Understanding Social Security Work Credits

To qualify for Social Security retirement (SSA retirement) or Social Security disability (SSDI), you must work jobs that pay into Social Security. There are many jobs that pay into Social Security, including military service. It is easy to confirm if you pay into Social Security by checking your paystubs or yearly W-2.

Work Credits

You earn work credits by paying into Social Security. This means you can earn up to 4 credits per year. In 2023 you earn one quarter of credit for $1,640 in wages or self-employment income. In fact, you only need to earn $6,560 in 2023 to earn all 4 quarters of credits. This amount does increase slightly every year so be sure to verify the year amount with Social Security. You can easily check your earnings record by creating a Social Security Account. Additionally, you want to make sure you file taxes yearly as a confirmation of your earning record.

Self Employment

Social Security does have special earnings rules for some jobs and self-employment. If you are self-employed, you have to make sure to file taxes every year or your work earnings will not count. If your yearly self-employment earnings are less than $400 net, then special rules apply, which you can find here. Special rules also apply to farmers, domestic workers, and working for a nonprofit or religious organization that does not pay Social Security taxes. Call your local Social Security office if you have specific word credit questions.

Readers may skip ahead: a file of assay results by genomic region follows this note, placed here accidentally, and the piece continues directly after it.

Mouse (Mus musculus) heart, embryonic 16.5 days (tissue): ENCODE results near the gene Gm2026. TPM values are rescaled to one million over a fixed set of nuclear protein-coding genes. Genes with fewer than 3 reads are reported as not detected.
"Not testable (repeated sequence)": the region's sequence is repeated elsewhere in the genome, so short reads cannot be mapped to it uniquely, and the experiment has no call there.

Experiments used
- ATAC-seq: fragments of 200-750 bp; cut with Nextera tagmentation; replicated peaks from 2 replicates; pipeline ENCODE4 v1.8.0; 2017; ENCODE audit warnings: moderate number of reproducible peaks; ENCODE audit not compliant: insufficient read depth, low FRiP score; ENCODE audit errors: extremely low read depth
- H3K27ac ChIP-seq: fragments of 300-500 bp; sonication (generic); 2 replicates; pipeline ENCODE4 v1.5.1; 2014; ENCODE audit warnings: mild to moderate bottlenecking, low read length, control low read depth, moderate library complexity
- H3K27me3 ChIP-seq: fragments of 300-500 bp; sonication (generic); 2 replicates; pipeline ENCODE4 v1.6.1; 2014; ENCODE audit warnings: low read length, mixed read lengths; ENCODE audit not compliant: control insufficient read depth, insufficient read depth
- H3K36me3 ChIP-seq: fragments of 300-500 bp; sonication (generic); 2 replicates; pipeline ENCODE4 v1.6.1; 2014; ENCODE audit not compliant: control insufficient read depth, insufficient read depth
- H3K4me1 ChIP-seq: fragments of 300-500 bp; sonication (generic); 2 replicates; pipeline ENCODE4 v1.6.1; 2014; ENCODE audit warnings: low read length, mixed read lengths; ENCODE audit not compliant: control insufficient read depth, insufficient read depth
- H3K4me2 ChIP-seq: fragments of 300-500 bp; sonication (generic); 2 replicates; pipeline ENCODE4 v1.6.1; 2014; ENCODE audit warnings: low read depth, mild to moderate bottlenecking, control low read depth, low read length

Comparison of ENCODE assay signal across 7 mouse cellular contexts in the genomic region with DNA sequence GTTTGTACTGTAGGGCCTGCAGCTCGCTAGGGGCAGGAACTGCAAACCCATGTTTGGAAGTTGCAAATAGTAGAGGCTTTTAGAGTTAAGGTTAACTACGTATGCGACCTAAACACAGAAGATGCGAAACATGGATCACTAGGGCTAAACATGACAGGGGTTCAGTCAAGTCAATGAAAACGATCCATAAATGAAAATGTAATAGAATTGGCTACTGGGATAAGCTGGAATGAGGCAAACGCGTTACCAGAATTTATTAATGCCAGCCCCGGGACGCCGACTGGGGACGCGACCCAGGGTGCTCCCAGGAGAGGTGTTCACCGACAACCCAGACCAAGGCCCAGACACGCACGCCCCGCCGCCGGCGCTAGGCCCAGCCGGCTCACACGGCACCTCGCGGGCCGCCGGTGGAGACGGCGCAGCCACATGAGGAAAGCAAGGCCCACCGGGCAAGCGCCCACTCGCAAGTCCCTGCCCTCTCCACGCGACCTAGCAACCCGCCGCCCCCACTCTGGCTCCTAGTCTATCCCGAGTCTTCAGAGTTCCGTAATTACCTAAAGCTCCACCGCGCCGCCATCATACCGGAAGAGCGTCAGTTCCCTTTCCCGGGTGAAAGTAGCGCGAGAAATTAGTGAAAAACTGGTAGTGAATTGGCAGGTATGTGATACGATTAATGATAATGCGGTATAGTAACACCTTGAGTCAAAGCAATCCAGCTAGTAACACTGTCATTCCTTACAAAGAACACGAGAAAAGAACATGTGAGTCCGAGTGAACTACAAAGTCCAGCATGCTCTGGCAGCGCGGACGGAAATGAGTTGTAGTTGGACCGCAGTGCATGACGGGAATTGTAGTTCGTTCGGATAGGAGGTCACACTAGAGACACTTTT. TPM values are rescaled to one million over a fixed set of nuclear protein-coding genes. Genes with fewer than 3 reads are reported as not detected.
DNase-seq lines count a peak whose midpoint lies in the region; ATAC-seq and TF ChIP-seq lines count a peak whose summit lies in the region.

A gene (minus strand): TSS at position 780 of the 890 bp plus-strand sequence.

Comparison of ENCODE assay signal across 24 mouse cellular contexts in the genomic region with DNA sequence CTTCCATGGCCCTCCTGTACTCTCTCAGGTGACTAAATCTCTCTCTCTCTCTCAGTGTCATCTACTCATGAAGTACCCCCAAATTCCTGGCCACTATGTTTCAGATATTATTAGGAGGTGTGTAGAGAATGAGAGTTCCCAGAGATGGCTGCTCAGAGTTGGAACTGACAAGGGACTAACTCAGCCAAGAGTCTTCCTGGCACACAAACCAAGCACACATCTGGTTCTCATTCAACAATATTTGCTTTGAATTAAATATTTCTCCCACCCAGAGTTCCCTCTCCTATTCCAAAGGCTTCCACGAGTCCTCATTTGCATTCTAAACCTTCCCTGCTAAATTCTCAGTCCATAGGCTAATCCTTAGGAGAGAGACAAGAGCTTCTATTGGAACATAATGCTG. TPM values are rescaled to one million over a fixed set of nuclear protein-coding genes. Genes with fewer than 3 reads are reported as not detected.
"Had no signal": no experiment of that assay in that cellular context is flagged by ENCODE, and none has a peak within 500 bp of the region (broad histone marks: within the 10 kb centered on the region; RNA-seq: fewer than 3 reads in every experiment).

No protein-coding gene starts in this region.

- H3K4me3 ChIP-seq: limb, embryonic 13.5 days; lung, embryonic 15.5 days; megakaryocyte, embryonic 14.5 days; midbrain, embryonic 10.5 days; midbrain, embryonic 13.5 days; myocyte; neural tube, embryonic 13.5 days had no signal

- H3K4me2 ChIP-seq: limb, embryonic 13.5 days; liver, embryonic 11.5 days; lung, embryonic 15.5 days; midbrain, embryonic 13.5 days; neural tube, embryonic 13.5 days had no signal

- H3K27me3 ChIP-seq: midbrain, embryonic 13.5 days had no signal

SSA Retirement

The general rule for SSA retirement is that you need a total of 40 quarters of credits. This means you need to work and pay into Social Security for 10 years. You are guaranteed SSA retirement benefits once you have worked for the 10-year minimum. The years do not have to be consecutive, they just have to add up to 10. It is important to note that if you only work the minimum 10 years then your monthly SSA retirement benefit will probably not be very much. SSA takes the average of your yearly salaries to determine the monthly benefit amount, which is calculated in three different ways:

1. 35-year work history – SSA averages your salaries for all of your years worked.
2. More than 35-year work history – SSA will average your 35 highest earning years.
3. Less than 35-year work history – SSA will average all of the years you have worked.

If you did not work for a total of 10 years, or your earning amount was low, you may be able to get retirement benefits from your spouse if you are married more than 10 years. If your spouse earned enough of their own credits, you could be entitled to half of their retirement benefit amount. For example, your spouse is eligible for $2,000 per month in SSA retirement, which means you would be eligible for $1,000 a month in SSA retirement. The total monthly SSA retirement income for you as a couple would be $3,000 per month. This rule is true even if a couple has been divorced for many years and remain unmarried. You can read more about divorced spousal benefits here.

Social Security Disability Insurance

The general rule for SSDI is that you must have worked 5 out of the last 10 years. There are a different set of rules for individuals under age 31, which you can see in the chart below:

There are no exceptions for breaks in work for education or being a stay-at-home parent. This is why it is so important to apply for SSDI benefits as soon as you stop working, assuming you are also getting medical care for Huntington’s Disease. As a reminder, to be approved for SSDI you have to have enough work credits and have a medically diagnosed disabling condition with supporting medical evidence.

You can learn more about work credits and Social Security Disability in the HDSA Disability Booklet or by watching the Disability Chat: Work Credits and How to Qualify For Disability.